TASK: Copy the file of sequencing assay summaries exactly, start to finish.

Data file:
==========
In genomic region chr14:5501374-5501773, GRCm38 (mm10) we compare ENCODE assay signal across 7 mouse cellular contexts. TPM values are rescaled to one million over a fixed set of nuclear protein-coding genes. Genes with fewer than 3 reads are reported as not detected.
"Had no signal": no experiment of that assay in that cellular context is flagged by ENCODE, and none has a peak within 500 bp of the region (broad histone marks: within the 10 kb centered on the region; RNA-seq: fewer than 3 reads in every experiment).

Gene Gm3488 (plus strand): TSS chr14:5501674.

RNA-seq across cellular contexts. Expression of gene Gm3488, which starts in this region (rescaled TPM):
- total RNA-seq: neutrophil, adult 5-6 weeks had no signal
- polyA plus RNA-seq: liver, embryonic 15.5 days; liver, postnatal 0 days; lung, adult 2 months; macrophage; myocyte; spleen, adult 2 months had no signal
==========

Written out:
In genomic region chr14:5501374-5501773, GRCm38 (mm10) we compare ENCODE assay signal across 7 mouse cellular contexts. TPM values are rescaled to one million over a fixed set of nuclear protein-coding genes. Genes with fewer than 3 reads are reported as not detected.
"Had no signal": no experiment of that assay in that cellular context is flagged by ENCODE, and none has a peak within 500 bp of the region (broad histone marks: within the 10 kb centered on the region; RNA-seq: fewer than 3 reads in every experiment).

Gene Gm3488 (plus strand): TSS chr14:5501674.

RNA-seq across cellular contexts. Expression of gene Gm3488, which starts in this region (rescaled TPM):
- total RNA-seq: neutrophil, adult 5-6 weeks had no signal
- polyA plus RNA-seq: liver, embryonic 15.5 days; liver, postnatal 0 days; lung, adult 2 months; macrophage; myocyte; spleen, adult 2 months had no signal